The microcontroller 260 is further coupled to a memory 294 by a suitable data/address bus 296, wherein the programmable operating parameters used by the microcontroller 260 are stored and modified, as required, in order to customize the operation of the pacing device 110 to suit the needs of a particular patient. Such operating parameters define, for example, pacing pulse amplitude, pulse duration, electrode polarity, rate, sensitivity, automatic features, arrhythmia detection criteria, and the amplitude, waveshape and vector of each shocking pulse to be delivered to the patient's heart 212 within each respective tier of therapy

Advantageously, the operating parameters of the implantable device 110 may be non-invasively programmed into the memory 294 through a telemetry circuit 201 in telemetric communication with the external device 202, such as a programmer, transtelephonic transceiver, or a diagnostic system analyzer. The telemetry circuit 201 can be activated by the microcontroller 260 by a control signal 206. The telemetry circuit 201 advantageously allows intracardiac electrograms and status information relating to the operation of the device 110 (as contained in the microcontroller 260 or memory 294) to be sent to an external device 202 through an established communication link 204.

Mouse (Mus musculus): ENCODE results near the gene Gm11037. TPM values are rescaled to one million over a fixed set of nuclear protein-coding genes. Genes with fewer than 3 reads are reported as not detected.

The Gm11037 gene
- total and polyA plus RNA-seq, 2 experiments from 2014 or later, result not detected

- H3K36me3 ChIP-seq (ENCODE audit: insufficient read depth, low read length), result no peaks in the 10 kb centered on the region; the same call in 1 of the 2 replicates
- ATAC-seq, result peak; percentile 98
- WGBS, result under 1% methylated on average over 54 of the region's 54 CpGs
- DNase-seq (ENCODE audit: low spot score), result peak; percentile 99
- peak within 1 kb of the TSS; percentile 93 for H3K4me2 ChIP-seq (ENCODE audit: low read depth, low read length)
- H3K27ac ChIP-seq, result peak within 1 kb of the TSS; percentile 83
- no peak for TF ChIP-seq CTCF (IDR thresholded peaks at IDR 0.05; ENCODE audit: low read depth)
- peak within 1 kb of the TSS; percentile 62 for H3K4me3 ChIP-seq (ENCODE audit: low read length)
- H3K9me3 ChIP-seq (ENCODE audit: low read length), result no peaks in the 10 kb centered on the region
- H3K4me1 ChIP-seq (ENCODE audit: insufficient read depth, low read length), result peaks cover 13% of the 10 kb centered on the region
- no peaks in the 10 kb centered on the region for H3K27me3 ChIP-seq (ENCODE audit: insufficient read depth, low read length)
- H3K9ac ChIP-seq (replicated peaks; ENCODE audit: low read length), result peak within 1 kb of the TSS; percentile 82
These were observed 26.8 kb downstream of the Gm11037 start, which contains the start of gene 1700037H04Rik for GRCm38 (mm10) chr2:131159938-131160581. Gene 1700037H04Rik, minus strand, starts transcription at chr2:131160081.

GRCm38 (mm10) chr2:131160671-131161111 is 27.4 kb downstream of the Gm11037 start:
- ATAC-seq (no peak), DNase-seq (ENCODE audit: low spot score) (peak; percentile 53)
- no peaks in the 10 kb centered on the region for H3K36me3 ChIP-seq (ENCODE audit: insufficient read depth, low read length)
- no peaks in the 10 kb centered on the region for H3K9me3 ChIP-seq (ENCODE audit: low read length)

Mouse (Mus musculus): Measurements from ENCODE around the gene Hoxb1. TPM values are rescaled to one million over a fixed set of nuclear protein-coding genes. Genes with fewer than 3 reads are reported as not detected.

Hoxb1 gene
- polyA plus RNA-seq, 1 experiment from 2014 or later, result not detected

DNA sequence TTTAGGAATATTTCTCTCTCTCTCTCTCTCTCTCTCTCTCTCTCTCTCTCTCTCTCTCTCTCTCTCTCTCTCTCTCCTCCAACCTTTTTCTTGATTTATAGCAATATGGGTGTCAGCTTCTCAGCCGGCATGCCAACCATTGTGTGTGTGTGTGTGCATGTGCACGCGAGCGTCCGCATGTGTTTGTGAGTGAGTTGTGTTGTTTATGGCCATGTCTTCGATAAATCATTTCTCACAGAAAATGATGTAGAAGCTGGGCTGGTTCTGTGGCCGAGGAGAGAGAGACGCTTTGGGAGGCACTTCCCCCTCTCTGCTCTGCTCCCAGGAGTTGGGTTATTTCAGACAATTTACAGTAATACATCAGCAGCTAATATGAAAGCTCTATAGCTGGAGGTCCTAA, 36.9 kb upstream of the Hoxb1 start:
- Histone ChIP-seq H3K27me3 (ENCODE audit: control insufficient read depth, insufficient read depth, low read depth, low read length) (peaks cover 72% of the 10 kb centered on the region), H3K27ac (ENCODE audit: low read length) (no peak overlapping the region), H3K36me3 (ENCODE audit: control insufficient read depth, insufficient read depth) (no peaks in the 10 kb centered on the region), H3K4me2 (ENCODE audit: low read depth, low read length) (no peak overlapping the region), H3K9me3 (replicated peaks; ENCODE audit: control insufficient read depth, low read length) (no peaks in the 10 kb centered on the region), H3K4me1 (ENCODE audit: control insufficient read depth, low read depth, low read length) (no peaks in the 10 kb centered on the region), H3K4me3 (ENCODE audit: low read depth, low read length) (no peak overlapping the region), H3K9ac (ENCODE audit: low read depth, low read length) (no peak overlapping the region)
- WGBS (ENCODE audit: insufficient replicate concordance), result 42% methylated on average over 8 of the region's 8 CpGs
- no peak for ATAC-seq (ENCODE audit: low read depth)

For examples of such devices, see U.S. Pat. No. 4,809,697, entitled “Interactive Programming and Diagnostic System for use with Implantable Pacemaker” (Causey, III et al.); U.S. Pat. No. 4,944,299, entitled “High Speed Digital Telemetry System for Implantable Device” (Silvian); and U.S. Pat. No. 6,275,734, entitled “Efficient Generation of Sensing Signals in an Implantable Medical Device such as a Pacemaker or ICD” (McClure et al.), which patents are hereby incorporated herein by reference.